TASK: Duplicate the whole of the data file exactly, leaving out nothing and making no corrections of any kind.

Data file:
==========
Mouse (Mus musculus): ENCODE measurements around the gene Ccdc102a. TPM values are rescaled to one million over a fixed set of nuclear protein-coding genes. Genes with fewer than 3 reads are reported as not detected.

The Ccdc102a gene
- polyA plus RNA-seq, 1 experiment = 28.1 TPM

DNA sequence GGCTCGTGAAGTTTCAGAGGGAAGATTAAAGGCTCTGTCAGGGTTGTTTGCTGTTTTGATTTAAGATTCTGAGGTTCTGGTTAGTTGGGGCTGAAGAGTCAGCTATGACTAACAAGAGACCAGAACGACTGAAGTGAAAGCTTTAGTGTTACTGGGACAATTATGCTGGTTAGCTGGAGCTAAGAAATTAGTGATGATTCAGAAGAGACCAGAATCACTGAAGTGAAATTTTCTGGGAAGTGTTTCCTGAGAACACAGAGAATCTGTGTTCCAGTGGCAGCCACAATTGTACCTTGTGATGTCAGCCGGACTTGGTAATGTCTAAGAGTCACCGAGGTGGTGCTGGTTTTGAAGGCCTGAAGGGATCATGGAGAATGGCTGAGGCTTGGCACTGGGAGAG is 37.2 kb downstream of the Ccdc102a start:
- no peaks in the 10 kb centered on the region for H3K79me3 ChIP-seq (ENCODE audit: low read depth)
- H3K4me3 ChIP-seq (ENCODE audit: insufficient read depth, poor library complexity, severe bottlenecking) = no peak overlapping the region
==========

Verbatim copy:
Mouse (Mus musculus): ENCODE measurements around the gene Ccdc102a. TPM values are rescaled to one million over a fixed set of nuclear protein-coding genes. Genes with fewer than 3 reads are reported as not detected.

The Ccdc102a gene
- polyA plus RNA-seq, 1 experiment = 28.1 TPM

DNA sequence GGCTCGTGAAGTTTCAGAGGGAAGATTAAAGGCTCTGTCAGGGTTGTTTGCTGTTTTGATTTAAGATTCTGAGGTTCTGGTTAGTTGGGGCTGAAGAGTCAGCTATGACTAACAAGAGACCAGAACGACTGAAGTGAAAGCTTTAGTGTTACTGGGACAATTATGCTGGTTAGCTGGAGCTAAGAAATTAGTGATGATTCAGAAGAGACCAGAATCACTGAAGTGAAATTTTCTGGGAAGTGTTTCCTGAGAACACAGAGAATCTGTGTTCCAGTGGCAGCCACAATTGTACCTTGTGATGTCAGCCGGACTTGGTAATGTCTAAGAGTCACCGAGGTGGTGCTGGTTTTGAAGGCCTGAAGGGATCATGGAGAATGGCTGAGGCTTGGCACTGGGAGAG is 37.2 kb downstream of the Ccdc102a start:
- no peaks in the 10 kb centered on the region for H3K79me3 ChIP-seq (ENCODE audit: low read depth)
- H3K4me3 ChIP-seq (ENCODE audit: insufficient read depth, poor library complexity, severe bottlenecking) = no peak overlapping the region